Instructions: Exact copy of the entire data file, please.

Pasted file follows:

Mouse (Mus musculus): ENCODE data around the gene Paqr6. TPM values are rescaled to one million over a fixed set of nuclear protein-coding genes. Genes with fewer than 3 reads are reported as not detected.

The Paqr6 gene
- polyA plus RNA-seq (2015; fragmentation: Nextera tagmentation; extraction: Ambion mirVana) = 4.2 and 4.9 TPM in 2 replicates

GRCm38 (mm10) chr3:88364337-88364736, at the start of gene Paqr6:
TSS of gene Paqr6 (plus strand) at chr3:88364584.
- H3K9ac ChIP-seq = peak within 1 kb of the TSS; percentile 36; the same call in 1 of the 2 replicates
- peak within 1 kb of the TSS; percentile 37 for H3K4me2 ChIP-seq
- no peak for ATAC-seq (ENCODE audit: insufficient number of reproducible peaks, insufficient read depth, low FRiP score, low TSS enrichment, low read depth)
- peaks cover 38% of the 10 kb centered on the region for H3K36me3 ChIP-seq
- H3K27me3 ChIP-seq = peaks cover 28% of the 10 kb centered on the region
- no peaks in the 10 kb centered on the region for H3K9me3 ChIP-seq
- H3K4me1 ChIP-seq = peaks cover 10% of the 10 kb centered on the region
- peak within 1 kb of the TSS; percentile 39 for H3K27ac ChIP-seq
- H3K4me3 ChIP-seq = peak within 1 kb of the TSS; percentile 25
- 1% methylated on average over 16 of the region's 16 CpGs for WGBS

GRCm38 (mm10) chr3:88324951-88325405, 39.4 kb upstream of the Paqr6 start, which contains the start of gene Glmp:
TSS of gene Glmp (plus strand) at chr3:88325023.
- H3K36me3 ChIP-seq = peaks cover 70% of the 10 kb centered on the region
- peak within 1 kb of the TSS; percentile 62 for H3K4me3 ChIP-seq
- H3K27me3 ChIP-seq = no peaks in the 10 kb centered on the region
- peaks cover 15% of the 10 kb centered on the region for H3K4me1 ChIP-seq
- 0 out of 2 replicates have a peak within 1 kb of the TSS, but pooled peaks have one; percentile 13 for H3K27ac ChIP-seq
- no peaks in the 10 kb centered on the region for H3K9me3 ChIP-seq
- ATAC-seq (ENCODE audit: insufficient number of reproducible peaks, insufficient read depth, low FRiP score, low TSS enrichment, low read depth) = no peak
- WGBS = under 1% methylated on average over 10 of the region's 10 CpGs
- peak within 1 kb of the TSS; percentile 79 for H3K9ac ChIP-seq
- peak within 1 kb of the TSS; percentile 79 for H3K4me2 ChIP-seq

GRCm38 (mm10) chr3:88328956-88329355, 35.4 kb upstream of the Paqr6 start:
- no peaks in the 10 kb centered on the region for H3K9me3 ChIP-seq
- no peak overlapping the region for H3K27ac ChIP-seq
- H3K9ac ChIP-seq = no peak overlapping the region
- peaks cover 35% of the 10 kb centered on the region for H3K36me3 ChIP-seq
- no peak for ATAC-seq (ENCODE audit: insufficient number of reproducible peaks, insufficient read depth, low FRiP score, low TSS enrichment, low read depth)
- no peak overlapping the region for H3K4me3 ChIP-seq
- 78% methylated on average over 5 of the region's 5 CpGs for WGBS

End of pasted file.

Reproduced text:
Mouse (Mus musculus): ENCODE data around the gene Paqr6. TPM values are rescaled to one million over a fixed set of nuclear protein-coding genes. Genes with fewer than 3 reads are reported as not detected.

The Paqr6 gene
- polyA plus RNA-seq (2015; fragmentation: Nextera tagmentation; extraction: Ambion mirVana) = 4.2 and 4.9 TPM in 2 replicates

GRCm38 (mm10) chr3:88364337-88364736, at the start of gene Paqr6:
TSS of gene Paqr6 (plus strand) at chr3:88364584.
- H3K9ac ChIP-seq = peak within 1 kb of the TSS; percentile 36; the same call in 1 of the 2 replicates
- peak within 1 kb of the TSS; percentile 37 for H3K4me2 ChIP-seq
- no peak for ATAC-seq (ENCODE audit: insufficient number of reproducible peaks, insufficient read depth, low FRiP score, low TSS enrichment, low read depth)
- peaks cover 38% of the 10 kb centered on the region for H3K36me3 ChIP-seq
- H3K27me3 ChIP-seq = peaks cover 28% of the 10 kb centered on the region
- no peaks in the 10 kb centered on the region for H3K9me3 ChIP-seq
- H3K4me1 ChIP-seq = peaks cover 10% of the 10 kb centered on the region
- peak within 1 kb of the TSS; percentile 39 for H3K27ac ChIP-seq
- H3K4me3 ChIP-seq = peak within 1 kb of the TSS; percentile 25
- 1% methylated on average over 16 of the region's 16 CpGs for WGBS

GRCm38 (mm10) chr3:88324951-88325405, 39.4 kb upstream of the Paqr6 start, which contains the start of gene Glmp:
TSS of gene Glmp (plus strand) at chr3:88325023.
- H3K36me3 ChIP-seq = peaks cover 70% of the 10 kb centered on the region
- peak within 1 kb of the TSS; percentile 62 for H3K4me3 ChIP-seq
- H3K27me3 ChIP-seq = no peaks in the 10 kb centered on the region
- peaks cover 15% of the 10 kb centered on the region for H3K4me1 ChIP-seq
- 0 out of 2 replicates have a peak within 1 kb of the TSS, but pooled peaks have one; percentile 13 for H3K27ac ChIP-seq
- no peaks in the 10 kb centered on the region for H3K9me3 ChIP-seq
- ATAC-seq (ENCODE audit: insufficient number of reproducible peaks, insufficient read depth, low FRiP score, low TSS enrichment, low read depth) = no peak
- WGBS = under 1% methylated on average over 10 of the region's 10 CpGs
- peak within 1 kb of the TSS; percentile 79 for H3K9ac ChIP-seq
- peak within 1 kb of the TSS; percentile 79 for H3K4me2 ChIP-seq

GRCm38 (mm10) chr3:88328956-88329355, 35.4 kb upstream of the Paqr6 start:
- no peaks in the 10 kb centered on the region for H3K9me3 ChIP-seq
- no peak overlapping the region for H3K27ac ChIP-seq
- H3K9ac ChIP-seq = no peak overlapping the region
- peaks cover 35% of the 10 kb centered on the region for H3K36me3 ChIP-seq
- no peak for ATAC-seq (ENCODE audit: insufficient number of reproducible peaks, insufficient read depth, low FRiP score, low TSS enrichment, low read depth)
- no peak overlapping the region for H3K4me3 ChIP-seq
- 78% methylated on average over 5 of the region's 5 CpGs for WGBS